numbers at 44.3 million, or 14.8 percent
of the population. (New figures won’t be
available until the 2010 census is completed.)
In the past few years, Hispanic Americans
have been responsible for almost half of this
country’s population growth.
Whether natives or immigrants,
Hispanic people represent a fertile ground
for charismatics and Pentecostals, according
to a 2007 report from the Pew Hispanic
Center at the Pew Forum on Religion
and Public Life. The study found that 68
percent of Hispanic Americans are Roman
Catholic, while 15 percent are born-again or
evangelical Protestants.
However, it also revealed that “renewalist
Christianity,” with its emphasis on the
Holy Spirit, has made major inroads among
Hispanics. A majority of Latino Catholics
describe themselves as charismatic or
Pentecostal, compared to only 10 percent of
non-Latino Catholics.
Baptists to sell their building, Higueros’ group
had to move again.
Over the next decade they bounced from
warehouses to churches and back again, and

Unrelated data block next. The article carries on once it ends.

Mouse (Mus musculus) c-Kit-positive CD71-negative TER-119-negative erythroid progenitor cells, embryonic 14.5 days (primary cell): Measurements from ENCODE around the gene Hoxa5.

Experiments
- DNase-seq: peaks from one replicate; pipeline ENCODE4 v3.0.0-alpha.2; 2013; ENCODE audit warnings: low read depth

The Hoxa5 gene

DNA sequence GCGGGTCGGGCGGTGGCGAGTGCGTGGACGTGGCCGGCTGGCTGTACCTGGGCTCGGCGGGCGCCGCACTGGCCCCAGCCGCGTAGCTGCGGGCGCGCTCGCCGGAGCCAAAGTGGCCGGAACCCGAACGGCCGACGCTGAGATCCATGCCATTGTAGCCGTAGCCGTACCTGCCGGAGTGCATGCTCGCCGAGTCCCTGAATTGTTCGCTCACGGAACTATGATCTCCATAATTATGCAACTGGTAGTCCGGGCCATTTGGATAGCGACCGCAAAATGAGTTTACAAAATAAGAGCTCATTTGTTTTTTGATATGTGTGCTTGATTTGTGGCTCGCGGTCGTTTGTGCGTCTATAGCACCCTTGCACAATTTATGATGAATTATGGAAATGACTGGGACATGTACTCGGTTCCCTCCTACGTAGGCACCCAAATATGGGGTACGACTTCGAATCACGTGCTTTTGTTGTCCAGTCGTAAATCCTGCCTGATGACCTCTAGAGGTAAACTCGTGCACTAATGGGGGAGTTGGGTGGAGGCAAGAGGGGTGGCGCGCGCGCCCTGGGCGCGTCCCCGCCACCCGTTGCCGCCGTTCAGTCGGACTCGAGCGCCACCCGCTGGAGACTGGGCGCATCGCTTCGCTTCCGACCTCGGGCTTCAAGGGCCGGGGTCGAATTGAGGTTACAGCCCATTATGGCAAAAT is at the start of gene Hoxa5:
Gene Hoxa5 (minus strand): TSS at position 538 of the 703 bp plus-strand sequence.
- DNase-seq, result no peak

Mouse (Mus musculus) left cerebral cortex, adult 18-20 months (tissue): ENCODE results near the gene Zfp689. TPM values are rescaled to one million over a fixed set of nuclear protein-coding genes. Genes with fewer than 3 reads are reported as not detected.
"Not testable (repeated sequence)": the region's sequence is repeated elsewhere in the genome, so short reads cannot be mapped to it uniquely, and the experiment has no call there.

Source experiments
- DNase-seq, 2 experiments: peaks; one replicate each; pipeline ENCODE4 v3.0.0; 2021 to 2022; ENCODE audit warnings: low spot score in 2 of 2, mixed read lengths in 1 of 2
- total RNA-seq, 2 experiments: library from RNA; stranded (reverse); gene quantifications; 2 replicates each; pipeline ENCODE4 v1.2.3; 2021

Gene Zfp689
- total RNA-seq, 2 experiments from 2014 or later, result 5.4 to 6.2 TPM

in 2003 acquired a 300,000-square-foot
facility once occupied by a credit company.
After extensive remodeling, it now includes
a sanctuary that holds 5,000, a smaller venue
with 1,000 seats and separate buildings for
children and youth.
Attendance averages 2,000 today, and
Higueros has planted sister congregations in
Connecticut, Indiana, Mexico and Spain.
But the pastor says there were many tough
years en route to his church’s current size.
He and other pastors—both Hispanic and
otherwise—allude to several key factors
of which churches must be aware when
launching a Hispanic church.
they realized they’re not treated as inferior or
second-class citizens.”
Holland also believes Anglo pastors who
fail to make their facilities available to start
new works are ignoring God’s mandate. “We
have got to minister to the community. If
we’re not [ministering], we’re being selfish or
inconsiderate.”
Victor Higueros, pastor of Ministerios
Bethania in suburban Dallas, felt called by
God to move to the United States in 1991.
The Guatemalan pastor forged ahead on his
own, starting with seven people who met
in a north Dallas home. A month later they